PANIC in LEVEL 4 Cannibals, Killer Viruses, and Other Journeys to the Edge of Science

by Richard Prestion | Nonfiction |
ISBN: 9781607514190 Global Overview for this book
Registered by rockyhorror1978 of St. Catharines, Ontario Canada on 2/27/2009
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1 journaler for this copy...
Journal Entry 1 by rockyhorror1978 from St. Catharines, Ontario Canada on Friday, February 27, 2009
"The title of New Yorker contributor Preston's new collection refers to the subject of his bestselling The Hot Zone: a series of rooms in a government biohazard laboratory where scientists work with virulent pathogens like the Ebola viruses that would be devastating in the hands of terrorists. The essays (all from the New Yorker) cover such scientific matters as a profile of controversial über-genome mapper Craig Venter; a gene that leads people to cannibalize themselves; and two Russian-Jewish émigré scientists who built a monster computer in their cramped apartment to puzzle out patterns in the value of pi. Preston's essay on the destruction of large swaths of eastern U.S. forests by insect parasites accidentally brought into the country from abroad is the shortest but most compelling. Preston might have done more to update his pieces; for example, the Marburg virus was found in bats last year, supporting his hypothesis that they are the reservoir for Ebola. But Preston's fans will enjoy his showing how few degrees of separation there are between far-flung areas of scientific endeavors."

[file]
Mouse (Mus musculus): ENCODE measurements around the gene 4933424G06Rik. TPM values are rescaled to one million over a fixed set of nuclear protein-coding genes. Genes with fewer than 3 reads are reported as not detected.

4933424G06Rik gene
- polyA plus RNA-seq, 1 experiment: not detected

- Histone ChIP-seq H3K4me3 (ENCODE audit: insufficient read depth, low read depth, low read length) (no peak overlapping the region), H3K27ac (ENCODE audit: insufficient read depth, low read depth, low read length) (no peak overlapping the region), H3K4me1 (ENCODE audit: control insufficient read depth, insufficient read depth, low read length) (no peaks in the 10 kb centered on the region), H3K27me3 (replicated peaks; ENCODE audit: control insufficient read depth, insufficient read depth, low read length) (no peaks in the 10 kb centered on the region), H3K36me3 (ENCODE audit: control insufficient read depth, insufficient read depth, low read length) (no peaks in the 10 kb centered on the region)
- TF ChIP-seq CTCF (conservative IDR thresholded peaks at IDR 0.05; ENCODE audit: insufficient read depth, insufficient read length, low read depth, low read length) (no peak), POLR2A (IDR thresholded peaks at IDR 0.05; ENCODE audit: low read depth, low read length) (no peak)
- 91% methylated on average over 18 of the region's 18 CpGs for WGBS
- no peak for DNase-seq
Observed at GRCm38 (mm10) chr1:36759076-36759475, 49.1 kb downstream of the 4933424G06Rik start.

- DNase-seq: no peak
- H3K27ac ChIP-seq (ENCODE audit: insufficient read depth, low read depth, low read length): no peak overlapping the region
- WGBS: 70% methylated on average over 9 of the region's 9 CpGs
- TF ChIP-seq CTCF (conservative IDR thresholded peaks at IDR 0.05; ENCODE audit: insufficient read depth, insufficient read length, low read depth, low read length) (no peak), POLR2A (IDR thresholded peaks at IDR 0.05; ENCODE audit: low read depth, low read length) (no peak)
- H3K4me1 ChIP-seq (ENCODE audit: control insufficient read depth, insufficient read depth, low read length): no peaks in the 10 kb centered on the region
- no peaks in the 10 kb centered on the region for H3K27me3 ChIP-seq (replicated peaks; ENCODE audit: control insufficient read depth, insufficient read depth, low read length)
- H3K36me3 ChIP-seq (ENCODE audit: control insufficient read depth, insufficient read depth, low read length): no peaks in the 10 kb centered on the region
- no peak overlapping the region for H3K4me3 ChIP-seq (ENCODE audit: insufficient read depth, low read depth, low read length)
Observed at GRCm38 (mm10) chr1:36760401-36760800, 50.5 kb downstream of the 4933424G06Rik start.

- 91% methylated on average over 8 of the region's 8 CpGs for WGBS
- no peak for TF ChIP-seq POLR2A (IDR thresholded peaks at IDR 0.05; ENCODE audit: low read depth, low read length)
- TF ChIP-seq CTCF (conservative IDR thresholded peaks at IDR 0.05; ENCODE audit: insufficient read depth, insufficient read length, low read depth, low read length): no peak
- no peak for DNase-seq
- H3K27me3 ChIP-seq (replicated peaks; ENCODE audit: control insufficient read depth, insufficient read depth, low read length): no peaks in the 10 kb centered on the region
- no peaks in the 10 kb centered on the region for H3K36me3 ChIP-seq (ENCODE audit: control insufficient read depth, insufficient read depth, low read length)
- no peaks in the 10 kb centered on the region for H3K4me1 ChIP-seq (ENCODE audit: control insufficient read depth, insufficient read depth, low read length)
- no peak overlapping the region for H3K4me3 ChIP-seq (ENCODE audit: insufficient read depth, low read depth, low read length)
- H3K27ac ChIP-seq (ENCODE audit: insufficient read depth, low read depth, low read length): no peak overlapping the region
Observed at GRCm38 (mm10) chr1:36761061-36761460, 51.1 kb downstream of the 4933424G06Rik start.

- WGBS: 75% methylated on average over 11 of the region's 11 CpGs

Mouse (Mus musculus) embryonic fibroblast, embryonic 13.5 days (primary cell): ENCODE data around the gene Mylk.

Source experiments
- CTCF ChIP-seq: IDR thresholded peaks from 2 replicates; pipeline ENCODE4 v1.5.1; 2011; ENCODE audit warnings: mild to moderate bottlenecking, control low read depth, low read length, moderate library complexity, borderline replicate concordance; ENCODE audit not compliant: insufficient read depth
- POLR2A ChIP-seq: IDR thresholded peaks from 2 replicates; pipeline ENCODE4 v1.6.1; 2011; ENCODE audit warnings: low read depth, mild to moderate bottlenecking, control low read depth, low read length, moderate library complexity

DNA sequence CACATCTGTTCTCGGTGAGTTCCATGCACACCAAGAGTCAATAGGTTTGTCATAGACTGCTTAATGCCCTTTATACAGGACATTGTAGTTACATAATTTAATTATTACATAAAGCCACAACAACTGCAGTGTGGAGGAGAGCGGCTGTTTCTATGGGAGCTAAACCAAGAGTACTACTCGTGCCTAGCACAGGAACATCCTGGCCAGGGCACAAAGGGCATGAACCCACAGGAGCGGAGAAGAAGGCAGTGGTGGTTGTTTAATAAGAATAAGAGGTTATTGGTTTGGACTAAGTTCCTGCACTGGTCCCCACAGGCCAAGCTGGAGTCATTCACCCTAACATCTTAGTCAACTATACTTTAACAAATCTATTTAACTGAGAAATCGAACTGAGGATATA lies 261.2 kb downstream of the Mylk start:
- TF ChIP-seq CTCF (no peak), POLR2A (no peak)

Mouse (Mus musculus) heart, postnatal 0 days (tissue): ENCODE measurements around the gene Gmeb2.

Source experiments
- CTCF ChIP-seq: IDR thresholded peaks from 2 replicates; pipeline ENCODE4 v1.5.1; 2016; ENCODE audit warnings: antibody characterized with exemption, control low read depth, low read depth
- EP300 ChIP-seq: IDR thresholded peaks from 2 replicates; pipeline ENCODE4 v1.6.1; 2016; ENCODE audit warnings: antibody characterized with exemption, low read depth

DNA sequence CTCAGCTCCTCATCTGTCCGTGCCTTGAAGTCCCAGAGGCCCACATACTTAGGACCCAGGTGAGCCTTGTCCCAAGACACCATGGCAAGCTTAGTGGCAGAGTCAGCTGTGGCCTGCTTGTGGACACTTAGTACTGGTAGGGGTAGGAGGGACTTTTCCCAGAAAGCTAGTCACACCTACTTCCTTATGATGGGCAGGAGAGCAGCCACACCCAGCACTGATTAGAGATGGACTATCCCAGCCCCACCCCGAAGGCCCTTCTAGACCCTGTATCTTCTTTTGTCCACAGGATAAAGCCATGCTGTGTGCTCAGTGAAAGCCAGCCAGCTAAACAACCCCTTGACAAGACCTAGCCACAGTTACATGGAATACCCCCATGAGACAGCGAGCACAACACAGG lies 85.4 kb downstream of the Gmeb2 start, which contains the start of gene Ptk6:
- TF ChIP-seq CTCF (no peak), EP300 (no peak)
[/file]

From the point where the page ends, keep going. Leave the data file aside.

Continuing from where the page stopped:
Journal Entry 2 by rockyhorror1978 at St. Catharines, Ontario Canada on Saturday, January 02, 2021
I picked up this book thinking it was just about viruses at the CDC. As it turns out, it was a collection of short articles about different scientific phenomena. It’s unfortunate that the book started with an article about mathematicians looking for all of the digits in Pi since I almost put the book down due to lack of interest. Fortunately I persisted and the remaining articles were interesting to read. Having been written in 2008, I’m sure science has progressed from what is written (e.g., Ebola outbreak in 2014), it is still interesting to read what was observed at this time. Having an interest in genetic syndromes, the last chapter on Lesch-Nyman syndrome was one of my favourite chapters. Anyone with in an interest in science journalism will enjoy this book.

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